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Variety and Unity in New Testament Thought$
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John Reumann

Print publication date: 1991

Print ISBN-13: 9780198262015

Published to Oxford Scholarship Online: October 2011

DOI: 10.1093/acprof:oso/9780198262015.001.0001

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Enigmatic Hebrews: A Rhetorical Appeal for Steadfast Faith in our Great High Priest and in the Better Covenant

Enigmatic Hebrews: A Rhetorical Appeal for Steadfast Faith in our Great High Priest and in the Better Covenant

Chapter:
(p.163) 11 Enigmatic Hebrews: A Rhetorical Appeal for Steadfast Faith in our Great High Priest and in the Better Covenant
Source:
Variety and Unity in New Testament Thought
Author(s):

John Reumann

Publisher:
Oxford University Press
DOI:10.1093/acprof:oso/9780198262015.003.0011

This chapter discusses some scribes who in later centuries made copies of the epistle called ‘To Hebrews’. They added in a note at the conclusion of the text that the letter had been written by Paul from Italy. These opinions became traditional. Yet, everyone of these points—Paul's authorship, the place of writing, the identity of those addressed, and even whether Hebrews is a letter—has been widely denied in subsequent study. This most rhetorically elegant of all New Testament writings has for good reasons been termed, to paraphrase Winston Churchill, a riddle within a puzzle wrapped up in an enigma. Indeed, all three terms have been used by commentators to describe the book. The major emphasis in Hebrews’ depiction of Jesus is in terms of priesthood and indeed as high priest. No other New Testament writing develops so extensive a Christology along such lines.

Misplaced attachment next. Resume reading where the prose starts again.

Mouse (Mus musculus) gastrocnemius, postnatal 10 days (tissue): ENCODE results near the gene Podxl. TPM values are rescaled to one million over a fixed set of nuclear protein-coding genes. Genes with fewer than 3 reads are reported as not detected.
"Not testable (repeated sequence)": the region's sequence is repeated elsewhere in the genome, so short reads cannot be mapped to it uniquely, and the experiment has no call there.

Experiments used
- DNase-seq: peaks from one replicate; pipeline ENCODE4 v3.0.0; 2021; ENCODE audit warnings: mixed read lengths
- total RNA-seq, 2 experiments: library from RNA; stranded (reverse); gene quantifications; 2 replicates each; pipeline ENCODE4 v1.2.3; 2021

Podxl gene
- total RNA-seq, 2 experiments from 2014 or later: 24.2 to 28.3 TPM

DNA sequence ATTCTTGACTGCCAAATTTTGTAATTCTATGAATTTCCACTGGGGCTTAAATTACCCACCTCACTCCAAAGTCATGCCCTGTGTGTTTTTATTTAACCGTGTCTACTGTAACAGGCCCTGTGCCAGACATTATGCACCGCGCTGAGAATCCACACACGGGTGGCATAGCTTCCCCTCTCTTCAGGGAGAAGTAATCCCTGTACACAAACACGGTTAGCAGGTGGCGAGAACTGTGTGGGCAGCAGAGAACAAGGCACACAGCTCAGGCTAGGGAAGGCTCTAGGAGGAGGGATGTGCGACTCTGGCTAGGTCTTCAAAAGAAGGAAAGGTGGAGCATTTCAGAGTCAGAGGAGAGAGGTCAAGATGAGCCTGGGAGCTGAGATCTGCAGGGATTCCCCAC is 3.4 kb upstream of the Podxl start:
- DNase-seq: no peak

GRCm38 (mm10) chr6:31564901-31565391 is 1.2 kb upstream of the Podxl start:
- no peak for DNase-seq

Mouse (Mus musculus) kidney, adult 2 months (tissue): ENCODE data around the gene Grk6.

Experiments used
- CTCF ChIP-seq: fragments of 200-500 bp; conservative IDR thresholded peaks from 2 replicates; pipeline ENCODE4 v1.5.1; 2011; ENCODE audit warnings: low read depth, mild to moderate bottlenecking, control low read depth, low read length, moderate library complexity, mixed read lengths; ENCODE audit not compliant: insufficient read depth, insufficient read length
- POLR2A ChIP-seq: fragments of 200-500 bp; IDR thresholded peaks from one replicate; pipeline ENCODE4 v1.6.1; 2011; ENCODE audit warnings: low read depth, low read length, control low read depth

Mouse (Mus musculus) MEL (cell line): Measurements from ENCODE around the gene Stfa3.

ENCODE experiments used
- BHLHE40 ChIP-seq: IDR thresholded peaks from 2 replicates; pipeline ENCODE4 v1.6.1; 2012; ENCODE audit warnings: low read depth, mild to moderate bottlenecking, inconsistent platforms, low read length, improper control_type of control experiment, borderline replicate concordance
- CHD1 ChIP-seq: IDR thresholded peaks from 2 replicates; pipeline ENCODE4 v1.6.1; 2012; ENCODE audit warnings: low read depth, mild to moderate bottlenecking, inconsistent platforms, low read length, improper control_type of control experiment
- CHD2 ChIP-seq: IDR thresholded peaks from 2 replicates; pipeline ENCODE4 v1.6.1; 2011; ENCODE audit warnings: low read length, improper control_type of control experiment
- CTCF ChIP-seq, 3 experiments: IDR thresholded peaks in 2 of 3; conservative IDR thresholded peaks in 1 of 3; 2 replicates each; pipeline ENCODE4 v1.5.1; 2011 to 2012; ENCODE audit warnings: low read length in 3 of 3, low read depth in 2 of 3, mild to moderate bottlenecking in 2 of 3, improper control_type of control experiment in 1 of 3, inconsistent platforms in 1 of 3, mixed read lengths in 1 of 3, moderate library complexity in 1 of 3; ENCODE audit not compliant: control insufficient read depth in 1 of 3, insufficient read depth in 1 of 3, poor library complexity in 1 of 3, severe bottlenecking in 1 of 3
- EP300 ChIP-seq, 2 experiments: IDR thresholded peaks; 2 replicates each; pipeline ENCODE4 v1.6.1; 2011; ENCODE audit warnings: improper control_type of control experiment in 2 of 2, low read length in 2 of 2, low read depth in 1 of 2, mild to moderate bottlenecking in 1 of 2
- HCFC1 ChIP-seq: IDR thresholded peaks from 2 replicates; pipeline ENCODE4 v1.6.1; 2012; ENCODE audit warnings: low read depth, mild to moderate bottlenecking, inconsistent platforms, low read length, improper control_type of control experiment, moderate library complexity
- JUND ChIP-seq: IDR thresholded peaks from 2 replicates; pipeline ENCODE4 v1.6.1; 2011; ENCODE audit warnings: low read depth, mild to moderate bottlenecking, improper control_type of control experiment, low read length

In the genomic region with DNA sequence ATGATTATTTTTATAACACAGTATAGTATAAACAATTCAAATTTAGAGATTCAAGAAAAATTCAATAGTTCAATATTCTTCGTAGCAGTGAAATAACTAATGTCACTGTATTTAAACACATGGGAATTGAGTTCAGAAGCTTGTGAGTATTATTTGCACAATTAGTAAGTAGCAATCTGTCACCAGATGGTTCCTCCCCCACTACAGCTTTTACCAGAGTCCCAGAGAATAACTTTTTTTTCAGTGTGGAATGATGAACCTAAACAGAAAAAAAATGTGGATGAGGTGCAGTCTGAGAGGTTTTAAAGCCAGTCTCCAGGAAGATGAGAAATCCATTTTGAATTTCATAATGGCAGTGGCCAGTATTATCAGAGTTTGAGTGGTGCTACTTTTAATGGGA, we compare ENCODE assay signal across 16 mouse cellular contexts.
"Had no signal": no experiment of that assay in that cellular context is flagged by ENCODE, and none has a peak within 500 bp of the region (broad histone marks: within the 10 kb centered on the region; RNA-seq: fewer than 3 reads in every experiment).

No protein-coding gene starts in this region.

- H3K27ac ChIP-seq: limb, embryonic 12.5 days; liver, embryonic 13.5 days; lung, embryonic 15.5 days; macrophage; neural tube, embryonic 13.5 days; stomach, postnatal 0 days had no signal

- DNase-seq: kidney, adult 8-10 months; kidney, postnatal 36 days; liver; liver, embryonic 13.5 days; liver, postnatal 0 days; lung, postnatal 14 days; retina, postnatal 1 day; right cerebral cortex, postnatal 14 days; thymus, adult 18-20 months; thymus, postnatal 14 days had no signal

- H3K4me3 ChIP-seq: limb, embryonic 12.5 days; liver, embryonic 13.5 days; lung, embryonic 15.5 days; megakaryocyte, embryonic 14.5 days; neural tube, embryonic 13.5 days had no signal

Keywords:   epistle, Hebrews, opinions, Winston Churchill, priesthood, Christology

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